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Laila’s Wisdom, Rapsody’s second studio album, is a melodic cocktail reserved for quiet moments, stirring something deep within. Lyricism at its most poetic, storytelling at its most raw, there is freedom in the North Carolina rapper’s words.

In a landmark year for rap full-lengths Laila’s Wisdom picked up two Grammy nominations, one of which made her the fifth woman ever to be nominated for best rap album at the awards ceremony. Embracing vulnerability and strength at once, the album tells cinematic tales of love and power. On Black and Ugly, Rapsody learns to love herself, while on U Used to Love Me she falls out of love with another. The seam is bound by producer 9th Wonder, who colours Rapsody’s diary entries with soul samples from Nina Simone, Otis G Johnson, The Meter and Bootsy’s Rubber Band, while the album’s guest vocals include Busta Rhymes, Anderson .Paak and Kendrick Lamar.

When I meet with Rapsody during her visit to London, it feels like encountering a penpal in person. In many ways I feel like I know Rapsody, as Laila’s Wisdom opens a frank conversation about her fears, frustrations, and the intimate revelations most people don’t disclose so freely. So I approach the conversation guard down. “We don’t do handshakes, we do hugs,” Rapsody says. Leaning forward with a wide grin across her lips, her voice is soft with a southern twang. Wearing jeans and a Roc Nation hat, she exudes the same calming energy that scents her music.

After a few moments of small talk, I quote a lyric from her track Ridin – “Went searching for myself, and I ain’t find shit” – and I ask her if she feels she’s made progress. The response comes quickly. “I’ve found a big portion of who I am,” she says. “But most importantly, I’m comfortable in living and owning it. Growing up I was a popular kid, and I think I used to dim my light so other people could feel comfortable, but now it’s like ‘no, let all the beautifulness shine and glow and be confident and walk in that!”

“It’s challenging fighting with yourself. It can be frustrating,” she goes on. “But I think anything that’s uncomfortable is growth, and once you start, other people appreciate you. They say, ‘I like this open you, this butterfly out of a cocoon you.’”

Rapsody was raised in the small farm town of Snow Hill, North Carolina, which has the total population of a large secondary school. She once felt that, as a woman in the South, there was a future foretold for her: one of high school and college, white-collar careers and eventual marriage. So she attended North Carolina State University, majored in Accounting, and set upon the road mapped out for her by generations prior.

“Making it in this business is extremely hard, making it as a female is even harder, and as a black female whose skin tone is darker, it's even harder. My path is different from your average artist”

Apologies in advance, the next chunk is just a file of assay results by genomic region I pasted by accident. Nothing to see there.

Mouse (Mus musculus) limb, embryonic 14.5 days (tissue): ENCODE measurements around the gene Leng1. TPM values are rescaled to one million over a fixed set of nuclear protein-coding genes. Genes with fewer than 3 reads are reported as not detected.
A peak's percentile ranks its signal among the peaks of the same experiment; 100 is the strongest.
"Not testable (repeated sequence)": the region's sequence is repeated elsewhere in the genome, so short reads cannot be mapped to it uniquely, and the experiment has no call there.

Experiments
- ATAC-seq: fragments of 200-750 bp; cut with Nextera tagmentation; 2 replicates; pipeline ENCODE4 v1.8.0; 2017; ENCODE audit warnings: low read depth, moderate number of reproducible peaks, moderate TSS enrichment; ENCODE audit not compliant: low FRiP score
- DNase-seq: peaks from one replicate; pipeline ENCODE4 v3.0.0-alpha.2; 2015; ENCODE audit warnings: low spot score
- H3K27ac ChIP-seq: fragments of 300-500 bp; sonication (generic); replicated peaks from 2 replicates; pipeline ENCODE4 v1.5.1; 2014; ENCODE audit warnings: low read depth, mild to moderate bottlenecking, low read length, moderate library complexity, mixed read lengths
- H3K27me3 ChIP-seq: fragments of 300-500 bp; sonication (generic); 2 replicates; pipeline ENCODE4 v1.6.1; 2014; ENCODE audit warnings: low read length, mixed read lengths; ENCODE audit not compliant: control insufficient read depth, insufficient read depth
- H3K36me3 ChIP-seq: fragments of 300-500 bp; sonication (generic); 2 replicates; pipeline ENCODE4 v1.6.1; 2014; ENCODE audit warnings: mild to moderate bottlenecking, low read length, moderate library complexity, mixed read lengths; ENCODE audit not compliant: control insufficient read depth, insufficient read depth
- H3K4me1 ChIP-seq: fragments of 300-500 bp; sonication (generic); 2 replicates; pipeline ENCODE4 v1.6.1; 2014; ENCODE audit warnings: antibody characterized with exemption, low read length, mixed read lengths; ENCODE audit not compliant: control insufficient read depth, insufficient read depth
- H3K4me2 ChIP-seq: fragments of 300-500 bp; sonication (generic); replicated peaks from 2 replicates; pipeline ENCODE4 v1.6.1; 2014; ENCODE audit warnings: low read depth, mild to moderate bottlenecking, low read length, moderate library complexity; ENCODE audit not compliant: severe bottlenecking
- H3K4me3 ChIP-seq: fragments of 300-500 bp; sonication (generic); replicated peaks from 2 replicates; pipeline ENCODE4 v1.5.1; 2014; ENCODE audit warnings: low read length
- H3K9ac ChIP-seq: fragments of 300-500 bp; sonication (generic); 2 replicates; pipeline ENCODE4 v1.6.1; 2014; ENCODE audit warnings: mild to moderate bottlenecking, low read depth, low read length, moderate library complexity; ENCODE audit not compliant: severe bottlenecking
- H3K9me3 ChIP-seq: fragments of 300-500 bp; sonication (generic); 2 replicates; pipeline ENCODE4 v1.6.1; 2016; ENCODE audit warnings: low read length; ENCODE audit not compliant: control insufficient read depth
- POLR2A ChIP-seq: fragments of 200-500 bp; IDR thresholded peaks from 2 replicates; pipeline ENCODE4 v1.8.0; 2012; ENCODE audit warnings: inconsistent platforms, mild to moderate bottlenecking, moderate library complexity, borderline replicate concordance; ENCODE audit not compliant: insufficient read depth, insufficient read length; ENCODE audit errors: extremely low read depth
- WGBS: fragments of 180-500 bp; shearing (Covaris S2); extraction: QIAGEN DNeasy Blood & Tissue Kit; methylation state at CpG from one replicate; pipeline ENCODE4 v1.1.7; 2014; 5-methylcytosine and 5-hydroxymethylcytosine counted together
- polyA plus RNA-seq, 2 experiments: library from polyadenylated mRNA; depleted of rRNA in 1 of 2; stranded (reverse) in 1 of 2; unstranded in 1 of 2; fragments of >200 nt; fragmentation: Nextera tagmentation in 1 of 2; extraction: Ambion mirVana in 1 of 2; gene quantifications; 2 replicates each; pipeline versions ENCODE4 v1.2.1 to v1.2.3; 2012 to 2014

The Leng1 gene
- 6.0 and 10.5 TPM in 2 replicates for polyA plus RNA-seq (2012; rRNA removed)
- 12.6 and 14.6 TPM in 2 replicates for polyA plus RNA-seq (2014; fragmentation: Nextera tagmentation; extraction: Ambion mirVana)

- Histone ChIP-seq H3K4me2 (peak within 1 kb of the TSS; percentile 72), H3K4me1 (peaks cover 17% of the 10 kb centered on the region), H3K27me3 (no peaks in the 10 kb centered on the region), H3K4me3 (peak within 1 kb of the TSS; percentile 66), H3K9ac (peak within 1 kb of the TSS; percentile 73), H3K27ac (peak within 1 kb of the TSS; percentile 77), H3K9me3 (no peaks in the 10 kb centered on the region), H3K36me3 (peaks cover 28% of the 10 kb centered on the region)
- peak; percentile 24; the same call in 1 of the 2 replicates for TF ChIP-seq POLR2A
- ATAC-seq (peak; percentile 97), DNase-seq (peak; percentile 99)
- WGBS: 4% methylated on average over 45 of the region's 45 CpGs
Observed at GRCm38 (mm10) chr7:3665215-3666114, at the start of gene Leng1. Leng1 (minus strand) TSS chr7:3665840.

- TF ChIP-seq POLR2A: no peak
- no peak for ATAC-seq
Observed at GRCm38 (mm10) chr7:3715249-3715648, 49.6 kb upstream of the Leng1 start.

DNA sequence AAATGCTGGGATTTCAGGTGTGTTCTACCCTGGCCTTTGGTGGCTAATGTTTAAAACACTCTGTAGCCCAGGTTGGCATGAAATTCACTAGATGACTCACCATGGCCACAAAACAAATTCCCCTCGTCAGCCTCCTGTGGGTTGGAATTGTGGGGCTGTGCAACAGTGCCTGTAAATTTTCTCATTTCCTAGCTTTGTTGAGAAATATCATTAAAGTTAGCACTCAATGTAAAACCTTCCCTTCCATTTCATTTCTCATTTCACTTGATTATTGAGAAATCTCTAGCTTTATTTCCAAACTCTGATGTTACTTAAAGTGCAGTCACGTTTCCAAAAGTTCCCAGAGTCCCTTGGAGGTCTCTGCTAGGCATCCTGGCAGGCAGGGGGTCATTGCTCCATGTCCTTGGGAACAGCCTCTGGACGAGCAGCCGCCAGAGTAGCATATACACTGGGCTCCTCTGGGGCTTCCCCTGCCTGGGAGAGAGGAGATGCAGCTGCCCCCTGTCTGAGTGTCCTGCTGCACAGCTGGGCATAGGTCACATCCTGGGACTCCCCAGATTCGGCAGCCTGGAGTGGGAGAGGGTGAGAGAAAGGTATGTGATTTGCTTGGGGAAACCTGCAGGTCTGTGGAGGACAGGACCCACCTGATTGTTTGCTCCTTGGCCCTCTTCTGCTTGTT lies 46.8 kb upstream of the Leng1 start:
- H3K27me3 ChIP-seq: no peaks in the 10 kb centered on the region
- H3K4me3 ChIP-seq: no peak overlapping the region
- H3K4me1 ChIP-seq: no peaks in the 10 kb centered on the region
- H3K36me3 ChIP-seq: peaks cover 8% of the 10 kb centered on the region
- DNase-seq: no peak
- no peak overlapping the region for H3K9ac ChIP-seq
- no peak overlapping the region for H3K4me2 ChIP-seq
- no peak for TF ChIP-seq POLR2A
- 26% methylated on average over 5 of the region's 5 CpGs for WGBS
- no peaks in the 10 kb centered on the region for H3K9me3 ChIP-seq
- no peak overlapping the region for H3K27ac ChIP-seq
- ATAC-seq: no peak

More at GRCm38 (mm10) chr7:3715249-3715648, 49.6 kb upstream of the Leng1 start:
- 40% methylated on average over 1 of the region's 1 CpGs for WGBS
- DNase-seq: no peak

But she soon took a sharp left turn, falling for hip-hop and abandoning accounting to wander the back roads of a tough music industry with the encouragement and support of 9th Wonder. “Making it in this business is extremely hard, making it as a female is even harder, and as a black female whose skin tone is darker, it’s even harder,” she tells me. “My path is totally different from your average artist, and it messed with me mentally because I was so concerned with what others were doing as opposed to trying to find my way.”

Rapsody released her first project in 2008. While she earned respect as an underground figure and scored credible collaborations, fame didn’t arrive until she was in her early 30s, when her verse on Kendrick’s 2015 album To Pimp a Butterfly propelled her name to wider consciousness.

“I’m sure a lot of artists may not want to admit it, but we definitely go through it,” she says of her struggles with self-doubt. “Some people hold on longer, but it crosses your mind, like ‘maybe this is too hard, am I wasting my time? I’ve spent 10 years in this, am I going to spend my whole life trying to get this and never get it? And then look up and I’m 50 years old and broke with nothing to show for it?’ The saying is: fall down seven times, get up eight.”

“9th [Wonder] would say to me ‘your path is not going to be like anyone else’s.’ You know that saying? Come to the fork in the road and you go right or left. Or you could go knock down a tree and make your own path. I had to knock down the trees to figure it out. That’s what it was. I put the blinders on and I could only look forward and not care about what was happening to the left and right of me – it didn’t matter. I just fell in love with what I was doing.”

We fall silent for a moment. In my peripheral I see the label publicist and gather that our conversation, at least in person, is coming to a close. “Who is Rapsody?” I ask. Her face settles, she leans in and looks inward. “She can be quiet,” she says, “she’s loyal, she cares for people. She likes to make people feel good but that’s a quality she had to find balance in because she can be a people pleaser. In pleasing other people, you dim your light sometimes.”

Photography: Mike Chalmers

Laila’s Wisdom is out now via Jamla / Roc Nation